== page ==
Our Purpose

The purpose of this site is to provide free SSDI and SSI information. This site should help those who are contemplating applying for Social Security Disability or Supplemental Security Income and those individuals who have already applied for Social Security Disability benefits, no matter what stage they are at in the Social Security Disability process. If you have any questions that are not answered by this site or want a free consultation, please feel free to e-mail me at karl@ultimatedisabilityguide.comvisit my law firm's website or call 877-527-5529.  I will try to answer any questions you might have about Social Security Disability (SSDI) or Supplemental Security Income (SSI). 

     My name is Karl Kazmierczak, Esq. I am a Board Certified Social Security Disability Specialist by the National Board of Social Security Disability Advocacy. Please click on the following link for more information on what it means to be a Board Certified Social Security Disability Specialist. I have handled thousands of cases in New Jersey, New York, and Pennsylvania. 

How to Use this site.  If you are new to the process of Social Security Disability, I recommend you start by reading the "disability process."  This page will give you an overview of how your claim is processed and what procedural steps you have to take.  To understand how SSA determines if you are disabled you should read the page, "am I disabled?".  After you read this page, you should follow the different links to get a better understanding of what it takes to prove your disability.  I also strongly suggest you read "how to win" and "key to SSDI and SSI".  There is a lot more information on this site, but this should give you a good starting point to help your claim.
     If you need tips on how to win your SSDI or SSI claim, continue to read this site and bookmark it so you can come back and use it as a reference while you take on the Social Security Disability process. Please note that it is my intention to provide accurate and up-to-date information on this site, as I put in great effort to do this. However, the information on this site is not guaranteed and no lawyer-client relationship exists.  This site is not a substitute for consultation with a lawyer.

social security disability - social security disability lawyer - supplemental security income - social security disability benefits


Please email me with any questions or a free consultation.






"Thanks for the site, absolutely a "Bible" for all who have fear, doubt or lack of knowledge." - Christopher
"Is by far the most informative I have found and I did a lot of looking.  Easy to navigate and answered everything I was wondering." - Tom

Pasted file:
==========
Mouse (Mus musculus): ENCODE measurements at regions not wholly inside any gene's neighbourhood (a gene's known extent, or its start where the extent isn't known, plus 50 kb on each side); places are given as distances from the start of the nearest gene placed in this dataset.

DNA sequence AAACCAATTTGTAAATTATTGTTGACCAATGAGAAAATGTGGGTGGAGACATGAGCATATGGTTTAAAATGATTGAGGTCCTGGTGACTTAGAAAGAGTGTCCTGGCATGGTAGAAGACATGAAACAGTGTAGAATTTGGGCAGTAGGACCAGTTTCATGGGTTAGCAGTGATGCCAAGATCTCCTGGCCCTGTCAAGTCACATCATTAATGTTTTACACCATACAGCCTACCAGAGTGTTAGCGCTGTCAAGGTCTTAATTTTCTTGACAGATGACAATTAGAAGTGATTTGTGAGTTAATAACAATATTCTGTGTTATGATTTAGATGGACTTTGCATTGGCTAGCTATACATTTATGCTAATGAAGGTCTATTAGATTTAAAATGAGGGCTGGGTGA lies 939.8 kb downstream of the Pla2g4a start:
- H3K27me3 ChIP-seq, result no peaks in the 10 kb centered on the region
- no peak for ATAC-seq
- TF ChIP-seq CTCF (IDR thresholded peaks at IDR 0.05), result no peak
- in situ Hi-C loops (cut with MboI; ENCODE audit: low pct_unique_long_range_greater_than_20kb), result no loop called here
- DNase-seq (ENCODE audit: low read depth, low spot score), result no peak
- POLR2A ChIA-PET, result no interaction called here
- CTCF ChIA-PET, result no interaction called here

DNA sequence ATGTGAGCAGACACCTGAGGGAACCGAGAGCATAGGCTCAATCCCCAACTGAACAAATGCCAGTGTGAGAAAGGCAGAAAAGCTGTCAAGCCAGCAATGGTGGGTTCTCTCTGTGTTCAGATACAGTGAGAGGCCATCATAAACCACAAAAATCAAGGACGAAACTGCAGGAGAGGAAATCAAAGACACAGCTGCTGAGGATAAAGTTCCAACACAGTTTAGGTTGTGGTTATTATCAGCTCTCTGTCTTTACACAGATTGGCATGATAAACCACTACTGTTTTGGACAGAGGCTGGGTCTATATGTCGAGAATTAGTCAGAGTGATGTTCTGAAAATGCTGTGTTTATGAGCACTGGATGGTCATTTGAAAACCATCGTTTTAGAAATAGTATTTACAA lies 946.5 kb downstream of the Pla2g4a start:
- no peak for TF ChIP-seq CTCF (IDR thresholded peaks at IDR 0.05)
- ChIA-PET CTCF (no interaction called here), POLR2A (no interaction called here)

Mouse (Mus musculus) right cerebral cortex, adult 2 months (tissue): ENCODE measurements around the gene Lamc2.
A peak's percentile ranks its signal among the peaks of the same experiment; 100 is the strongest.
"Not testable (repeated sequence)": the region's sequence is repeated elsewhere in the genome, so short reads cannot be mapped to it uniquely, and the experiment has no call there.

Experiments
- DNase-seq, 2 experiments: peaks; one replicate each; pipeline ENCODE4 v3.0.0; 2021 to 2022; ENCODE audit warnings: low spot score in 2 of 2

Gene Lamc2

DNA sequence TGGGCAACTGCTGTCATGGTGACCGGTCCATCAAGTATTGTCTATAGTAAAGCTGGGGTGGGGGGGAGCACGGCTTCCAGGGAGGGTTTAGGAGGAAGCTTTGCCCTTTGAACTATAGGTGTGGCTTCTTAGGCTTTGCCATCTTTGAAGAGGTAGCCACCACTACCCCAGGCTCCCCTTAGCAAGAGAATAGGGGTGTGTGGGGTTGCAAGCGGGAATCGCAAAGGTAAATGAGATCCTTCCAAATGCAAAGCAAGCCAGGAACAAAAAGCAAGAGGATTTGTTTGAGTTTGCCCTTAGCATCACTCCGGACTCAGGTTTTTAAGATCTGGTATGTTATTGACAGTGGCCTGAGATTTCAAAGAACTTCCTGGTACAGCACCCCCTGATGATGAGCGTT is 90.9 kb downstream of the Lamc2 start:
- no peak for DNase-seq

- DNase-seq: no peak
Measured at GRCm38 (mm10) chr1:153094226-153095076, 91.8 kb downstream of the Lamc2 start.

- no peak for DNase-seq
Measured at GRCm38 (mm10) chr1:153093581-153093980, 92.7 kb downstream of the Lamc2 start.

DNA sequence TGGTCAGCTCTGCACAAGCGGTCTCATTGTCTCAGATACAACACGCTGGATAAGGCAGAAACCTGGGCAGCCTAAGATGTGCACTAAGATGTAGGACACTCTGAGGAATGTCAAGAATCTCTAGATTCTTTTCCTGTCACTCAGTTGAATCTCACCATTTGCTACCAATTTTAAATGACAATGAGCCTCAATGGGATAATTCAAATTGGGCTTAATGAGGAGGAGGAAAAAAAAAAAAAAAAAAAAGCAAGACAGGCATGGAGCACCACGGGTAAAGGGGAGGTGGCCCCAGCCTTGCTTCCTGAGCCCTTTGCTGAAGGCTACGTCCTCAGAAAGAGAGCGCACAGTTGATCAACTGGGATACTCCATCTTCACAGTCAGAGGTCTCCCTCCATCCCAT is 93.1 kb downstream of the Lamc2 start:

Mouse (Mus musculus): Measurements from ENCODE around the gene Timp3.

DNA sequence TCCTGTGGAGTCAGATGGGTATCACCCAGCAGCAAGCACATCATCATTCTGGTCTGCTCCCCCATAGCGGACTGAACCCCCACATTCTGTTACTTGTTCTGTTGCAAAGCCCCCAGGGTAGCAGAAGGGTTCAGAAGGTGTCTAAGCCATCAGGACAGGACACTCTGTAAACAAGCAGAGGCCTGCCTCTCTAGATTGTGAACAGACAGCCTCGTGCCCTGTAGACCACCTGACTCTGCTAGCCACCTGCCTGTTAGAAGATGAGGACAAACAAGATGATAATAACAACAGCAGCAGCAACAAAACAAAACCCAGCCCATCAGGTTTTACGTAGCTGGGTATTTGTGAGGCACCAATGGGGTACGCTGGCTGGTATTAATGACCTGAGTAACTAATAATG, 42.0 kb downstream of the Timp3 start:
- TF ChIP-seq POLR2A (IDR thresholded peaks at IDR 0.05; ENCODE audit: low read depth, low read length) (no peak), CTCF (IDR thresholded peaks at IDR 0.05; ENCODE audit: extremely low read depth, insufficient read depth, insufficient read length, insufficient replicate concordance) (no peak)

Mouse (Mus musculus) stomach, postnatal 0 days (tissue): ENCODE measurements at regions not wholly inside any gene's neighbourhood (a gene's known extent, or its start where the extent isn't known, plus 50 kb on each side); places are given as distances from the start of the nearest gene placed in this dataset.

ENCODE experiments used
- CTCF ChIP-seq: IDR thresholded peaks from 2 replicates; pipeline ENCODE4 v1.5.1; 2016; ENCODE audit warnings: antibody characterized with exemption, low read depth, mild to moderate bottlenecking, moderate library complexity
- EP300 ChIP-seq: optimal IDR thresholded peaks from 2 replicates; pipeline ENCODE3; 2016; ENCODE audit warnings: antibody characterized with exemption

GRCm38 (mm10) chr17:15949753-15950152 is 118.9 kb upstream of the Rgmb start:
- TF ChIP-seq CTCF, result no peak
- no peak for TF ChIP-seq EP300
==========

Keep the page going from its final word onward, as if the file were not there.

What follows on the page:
"THANK YOU!!!! I just wanted to let you know that by following your advice on your site and with the help of my State Congressman,  I was approved for permanent disability (SSD) in 3mos...   Just saying thank you and keep up your wonderful site."  Alyson
To see what other have said about this website read the website testimonials on the page called "Best Social Security Disability Website".


Need Help? 

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Email me for a free consultation.

If you need a lawyer for your Social Security Disability or SSI claim or just want to ask a few questions you can also call me at 1-877-527-5529 and ask for Karl.  Or you can click on the following link and fill out the form if you prefer a local lawyer note that on form.

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Social Security Disability Blog 

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Friday, March 30, 2007

Is it harder to get SSD if you are young?
The short answer is usually.  SSA takes into account age when evaluating if someone can learn new skills for other work.  To get a better understanding of what I am talking about read my page called "am I disabled".  You will see the steps Social Security follows to determine if you are disabled.  If your condition is severe enough to meet or equal a listing then age does not factor into the equation.  If you don't and you get to step 5 this is were it becomes relevant.  Chances are if you are under 50 years old you will have to show you are limited to less than sedentary work at this step.  So how does one prove they can't do even sedentary work?  See my terms page for definition of sedentary work.  Some limitations that can prevent this type of work are difficulty using your hands, mental limitations (ie. concentration and memory), inability to sit for any length of time, extreme pain causing difficulty in concentration, side effects from medication, need to take frequent breaks, vision limitations, and many others.  Just think about how your condition would affect you if you had to do basically a sit down job for 8 hours a day with normal breaks 5 days a week.  It is not enough that you say you have these type of limitations.  You need to have RFCs from your doctor that show the limitations you have and back that up with medical evidence.